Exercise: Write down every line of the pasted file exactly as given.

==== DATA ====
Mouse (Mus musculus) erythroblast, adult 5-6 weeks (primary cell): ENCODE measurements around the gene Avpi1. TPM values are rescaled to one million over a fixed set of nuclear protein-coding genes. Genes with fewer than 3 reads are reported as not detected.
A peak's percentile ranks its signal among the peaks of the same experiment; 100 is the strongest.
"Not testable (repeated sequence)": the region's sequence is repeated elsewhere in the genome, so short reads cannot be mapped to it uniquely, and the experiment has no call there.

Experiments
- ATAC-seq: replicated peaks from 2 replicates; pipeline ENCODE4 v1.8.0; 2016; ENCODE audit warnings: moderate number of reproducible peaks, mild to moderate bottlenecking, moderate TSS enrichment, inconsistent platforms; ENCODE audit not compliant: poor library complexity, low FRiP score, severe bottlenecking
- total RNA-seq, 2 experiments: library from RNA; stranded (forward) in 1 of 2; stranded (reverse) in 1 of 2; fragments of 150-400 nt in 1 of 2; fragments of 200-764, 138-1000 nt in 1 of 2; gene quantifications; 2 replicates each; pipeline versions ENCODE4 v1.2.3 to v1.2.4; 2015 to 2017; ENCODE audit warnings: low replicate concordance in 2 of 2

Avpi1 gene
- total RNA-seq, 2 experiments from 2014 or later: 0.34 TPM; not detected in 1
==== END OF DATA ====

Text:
Mouse (Mus musculus) erythroblast, adult 5-6 weeks (primary cell): ENCODE measurements around the gene Avpi1. TPM values are rescaled to one million over a fixed set of nuclear protein-coding genes. Genes with fewer than 3 reads are reported as not detected.
A peak's percentile ranks its signal among the peaks of the same experiment; 100 is the strongest.
"Not testable (repeated sequence)": the region's sequence is repeated elsewhere in the genome, so short reads cannot be mapped to it uniquely, and the experiment has no call there.

Experiments
- ATAC-seq: replicated peaks from 2 replicates; pipeline ENCODE4 v1.8.0; 2016; ENCODE audit warnings: moderate number of reproducible peaks, mild to moderate bottlenecking, moderate TSS enrichment, inconsistent platforms; ENCODE audit not compliant: poor library complexity, low FRiP score, severe bottlenecking
- total RNA-seq, 2 experiments: library from RNA; stranded (forward) in 1 of 2; stranded (reverse) in 1 of 2; fragments of 150-400 nt in 1 of 2; fragments of 200-764, 138-1000 nt in 1 of 2; gene quantifications; 2 replicates each; pipeline versions ENCODE4 v1.2.3 to v1.2.4; 2015 to 2017; ENCODE audit warnings: low replicate concordance in 2 of 2

Avpi1 gene
- total RNA-seq, 2 experiments from 2014 or later: 0.34 TPM; not detected in 1